In a press release, the Oscar-winning filmmaker said he’s honored “to be telling the story of the greatest rock band of all time.” He teased a unique rollout for the films, and following Peter Jackson’s Get Back documentary series, the appetite for more Beatles footage remains insatiable.
With The Beatles, once again, in the headlines, let’s look at the time Dolly Parton had to prove she could sign-of-the-horns rock and, in doing so, reunited the Fab Four’s two living members.
On her 49th studio album, Rockstar, Parton collaborated with rock’s biggest legends to make a star-studded karaoke-like collection. Her Rock & Roll Hall of Fame nomination in 2022 prompted the country star to make a rock album self-justifying the nomination—to mortals, she had nothing to prove.
Though honored, Parton initially declined and said she hadn’t earned the right. However, she reversed the decision—acknowledging her fans had voted—and appeared at th details
In November 1976, David Cahn, in charge of Midwest promotions for Warner Bros. Records, was summoned to a Chicago hotel, where he learned the new client he and other regional managers would be working with was George Harrison.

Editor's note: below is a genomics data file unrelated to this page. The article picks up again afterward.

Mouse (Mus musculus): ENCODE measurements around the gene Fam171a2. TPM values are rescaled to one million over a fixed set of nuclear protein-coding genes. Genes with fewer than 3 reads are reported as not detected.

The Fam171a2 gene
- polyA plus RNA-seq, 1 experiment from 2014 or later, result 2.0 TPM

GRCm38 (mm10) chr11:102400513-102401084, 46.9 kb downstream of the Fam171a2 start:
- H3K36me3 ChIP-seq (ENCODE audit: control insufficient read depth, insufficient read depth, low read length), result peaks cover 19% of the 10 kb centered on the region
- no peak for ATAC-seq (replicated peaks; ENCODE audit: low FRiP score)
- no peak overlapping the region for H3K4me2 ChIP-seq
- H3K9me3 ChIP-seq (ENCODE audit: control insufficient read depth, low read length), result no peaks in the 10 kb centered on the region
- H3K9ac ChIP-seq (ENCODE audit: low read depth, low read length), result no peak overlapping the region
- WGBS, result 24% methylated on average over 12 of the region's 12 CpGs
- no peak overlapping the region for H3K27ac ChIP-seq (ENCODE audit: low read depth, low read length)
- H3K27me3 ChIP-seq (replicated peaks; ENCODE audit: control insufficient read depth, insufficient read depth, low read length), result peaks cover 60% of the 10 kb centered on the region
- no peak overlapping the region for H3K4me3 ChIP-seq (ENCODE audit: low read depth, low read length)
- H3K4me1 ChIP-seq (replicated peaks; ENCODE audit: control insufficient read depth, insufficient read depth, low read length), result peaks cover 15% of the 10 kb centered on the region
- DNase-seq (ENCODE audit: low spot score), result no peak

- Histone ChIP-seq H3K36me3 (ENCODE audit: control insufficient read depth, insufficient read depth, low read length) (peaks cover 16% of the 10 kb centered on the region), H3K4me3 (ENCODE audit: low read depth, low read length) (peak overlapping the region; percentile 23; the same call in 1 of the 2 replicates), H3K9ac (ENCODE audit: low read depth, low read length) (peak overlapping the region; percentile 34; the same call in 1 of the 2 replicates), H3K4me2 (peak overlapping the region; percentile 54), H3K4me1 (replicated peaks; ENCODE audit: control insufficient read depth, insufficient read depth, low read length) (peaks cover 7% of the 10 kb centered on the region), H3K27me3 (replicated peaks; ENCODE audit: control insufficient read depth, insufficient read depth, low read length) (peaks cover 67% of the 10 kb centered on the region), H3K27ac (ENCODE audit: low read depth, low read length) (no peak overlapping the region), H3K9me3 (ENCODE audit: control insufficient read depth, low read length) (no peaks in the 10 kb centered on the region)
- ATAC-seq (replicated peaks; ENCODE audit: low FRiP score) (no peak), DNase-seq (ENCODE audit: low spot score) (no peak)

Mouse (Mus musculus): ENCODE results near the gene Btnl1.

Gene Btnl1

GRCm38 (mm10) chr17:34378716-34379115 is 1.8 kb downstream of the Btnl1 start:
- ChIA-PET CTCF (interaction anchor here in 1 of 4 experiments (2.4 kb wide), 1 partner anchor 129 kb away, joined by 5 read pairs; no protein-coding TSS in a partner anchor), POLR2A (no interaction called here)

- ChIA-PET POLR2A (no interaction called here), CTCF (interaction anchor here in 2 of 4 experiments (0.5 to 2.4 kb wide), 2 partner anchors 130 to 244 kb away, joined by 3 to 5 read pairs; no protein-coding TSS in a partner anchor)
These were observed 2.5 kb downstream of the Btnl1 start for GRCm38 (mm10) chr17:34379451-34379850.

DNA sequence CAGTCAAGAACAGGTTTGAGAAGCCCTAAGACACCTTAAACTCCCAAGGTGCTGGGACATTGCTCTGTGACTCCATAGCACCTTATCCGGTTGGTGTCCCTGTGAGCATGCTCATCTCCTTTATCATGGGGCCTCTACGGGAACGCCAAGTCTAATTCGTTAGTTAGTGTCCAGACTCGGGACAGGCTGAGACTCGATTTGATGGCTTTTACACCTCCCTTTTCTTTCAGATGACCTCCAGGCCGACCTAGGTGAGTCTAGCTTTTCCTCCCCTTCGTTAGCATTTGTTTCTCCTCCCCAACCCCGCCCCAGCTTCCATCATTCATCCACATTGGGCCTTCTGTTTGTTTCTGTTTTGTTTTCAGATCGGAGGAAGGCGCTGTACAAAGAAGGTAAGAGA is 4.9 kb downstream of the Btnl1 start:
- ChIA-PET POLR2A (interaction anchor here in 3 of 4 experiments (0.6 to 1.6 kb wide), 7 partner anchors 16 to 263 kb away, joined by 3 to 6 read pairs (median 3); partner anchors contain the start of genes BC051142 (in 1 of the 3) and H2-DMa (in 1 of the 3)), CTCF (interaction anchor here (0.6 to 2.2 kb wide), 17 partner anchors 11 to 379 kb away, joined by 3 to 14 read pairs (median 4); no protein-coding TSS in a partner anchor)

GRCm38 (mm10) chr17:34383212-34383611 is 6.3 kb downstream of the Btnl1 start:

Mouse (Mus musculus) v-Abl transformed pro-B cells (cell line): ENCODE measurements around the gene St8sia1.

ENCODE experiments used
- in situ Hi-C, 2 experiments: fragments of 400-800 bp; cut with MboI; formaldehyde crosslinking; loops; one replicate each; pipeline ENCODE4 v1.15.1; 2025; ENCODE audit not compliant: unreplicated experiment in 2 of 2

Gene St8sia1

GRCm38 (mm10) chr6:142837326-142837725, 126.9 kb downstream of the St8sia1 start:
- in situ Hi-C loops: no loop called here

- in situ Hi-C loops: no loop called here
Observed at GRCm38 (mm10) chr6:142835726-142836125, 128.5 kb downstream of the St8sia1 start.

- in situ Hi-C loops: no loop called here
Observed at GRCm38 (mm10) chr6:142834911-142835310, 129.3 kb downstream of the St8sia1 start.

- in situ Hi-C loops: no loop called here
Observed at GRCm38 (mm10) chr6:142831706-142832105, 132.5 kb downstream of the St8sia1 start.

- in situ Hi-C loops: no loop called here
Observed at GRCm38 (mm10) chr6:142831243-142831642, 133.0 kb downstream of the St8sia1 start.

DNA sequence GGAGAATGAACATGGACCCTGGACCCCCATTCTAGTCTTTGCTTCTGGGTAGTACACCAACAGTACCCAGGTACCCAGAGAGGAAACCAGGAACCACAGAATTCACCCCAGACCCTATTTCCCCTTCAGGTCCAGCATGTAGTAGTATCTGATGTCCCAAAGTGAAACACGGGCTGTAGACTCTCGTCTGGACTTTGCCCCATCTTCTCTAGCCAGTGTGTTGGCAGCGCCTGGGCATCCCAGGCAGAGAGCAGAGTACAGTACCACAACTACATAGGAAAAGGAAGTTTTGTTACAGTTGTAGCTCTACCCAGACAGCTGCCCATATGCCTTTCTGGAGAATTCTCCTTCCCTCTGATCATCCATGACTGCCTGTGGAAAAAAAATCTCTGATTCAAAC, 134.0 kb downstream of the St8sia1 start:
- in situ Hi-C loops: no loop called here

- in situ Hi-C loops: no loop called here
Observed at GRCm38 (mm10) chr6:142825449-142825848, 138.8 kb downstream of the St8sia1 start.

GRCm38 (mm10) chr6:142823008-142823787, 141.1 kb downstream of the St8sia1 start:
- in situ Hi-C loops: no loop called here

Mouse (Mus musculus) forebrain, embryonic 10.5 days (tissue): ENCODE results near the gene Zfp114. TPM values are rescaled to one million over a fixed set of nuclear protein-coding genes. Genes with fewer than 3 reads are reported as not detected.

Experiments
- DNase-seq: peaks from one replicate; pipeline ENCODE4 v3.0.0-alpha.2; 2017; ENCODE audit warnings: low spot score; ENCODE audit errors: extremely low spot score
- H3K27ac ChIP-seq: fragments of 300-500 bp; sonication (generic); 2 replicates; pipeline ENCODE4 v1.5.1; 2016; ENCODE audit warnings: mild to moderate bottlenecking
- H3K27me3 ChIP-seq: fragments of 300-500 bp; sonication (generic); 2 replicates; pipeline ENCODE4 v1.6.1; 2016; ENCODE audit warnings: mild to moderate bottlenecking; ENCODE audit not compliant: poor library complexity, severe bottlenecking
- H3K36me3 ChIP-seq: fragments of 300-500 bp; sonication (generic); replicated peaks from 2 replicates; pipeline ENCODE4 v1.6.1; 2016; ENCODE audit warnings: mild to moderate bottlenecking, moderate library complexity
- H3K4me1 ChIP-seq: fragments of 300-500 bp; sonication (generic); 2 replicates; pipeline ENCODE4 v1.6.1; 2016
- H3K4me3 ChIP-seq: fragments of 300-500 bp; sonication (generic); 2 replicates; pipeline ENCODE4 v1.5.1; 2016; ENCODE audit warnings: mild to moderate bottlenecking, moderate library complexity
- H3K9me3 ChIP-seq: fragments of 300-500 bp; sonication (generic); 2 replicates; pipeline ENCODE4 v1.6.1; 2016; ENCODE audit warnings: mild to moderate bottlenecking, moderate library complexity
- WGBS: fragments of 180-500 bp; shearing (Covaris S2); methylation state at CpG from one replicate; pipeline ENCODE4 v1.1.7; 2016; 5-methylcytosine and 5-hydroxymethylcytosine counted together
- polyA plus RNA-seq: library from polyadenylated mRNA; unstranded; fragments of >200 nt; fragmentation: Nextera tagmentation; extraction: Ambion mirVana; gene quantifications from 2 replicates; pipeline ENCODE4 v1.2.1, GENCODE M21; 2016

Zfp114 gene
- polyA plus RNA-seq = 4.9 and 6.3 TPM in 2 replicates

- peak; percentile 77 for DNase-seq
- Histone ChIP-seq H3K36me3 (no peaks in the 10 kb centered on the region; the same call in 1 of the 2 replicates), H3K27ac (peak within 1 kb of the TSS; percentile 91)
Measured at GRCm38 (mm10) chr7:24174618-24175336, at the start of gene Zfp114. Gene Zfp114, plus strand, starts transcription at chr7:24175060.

It was six years after the Beatles broke up, and Dark Horse Records, the record label Harrison founded, was now to be distributed and marketed by Warner Bros. Records. The regional managers would be promoting Harrison’s seventh studio album, “Thirty Three & 1/3,” with the team’s goal of making the album a No. 1 seller.
“It was such a thrill to be able to meet George,” said Cahn, who grew up in Rochester and lives in the Buffalo area. “I think the Beatles were the best group ever, and he was my favorite Beatle growing up.”
Cahn, had been in the music industry at that point for six years, the first four as a disc jockey at FM rock radio station WPHD in Buffalo during the golden era of underground, free-form radio. After the station was sold, he went to work for Warner Bros.
A national blue plaque to commemorate the life and work of Beatles icon George Harrison is to be unveiled later this year
The life and legacy of Beatles icon George Harrison is to be commemorated with one of the first blue plaques outside London.
Harrison's childhood home in Liverpool is now understood to be a possible location for a commemoration.
The Beatle, who was born on 25 February 1943, lived at 12 Arnold Grove in the Wavertree area of Liverpool until he was seven.
The Historic England scheme had been limited to the capital for 150 years.
Unveiling the first of the national blue plaques, arts and heritage minister Lord Parkinson said he looked forward to "recognising more people who have made their mark on national life".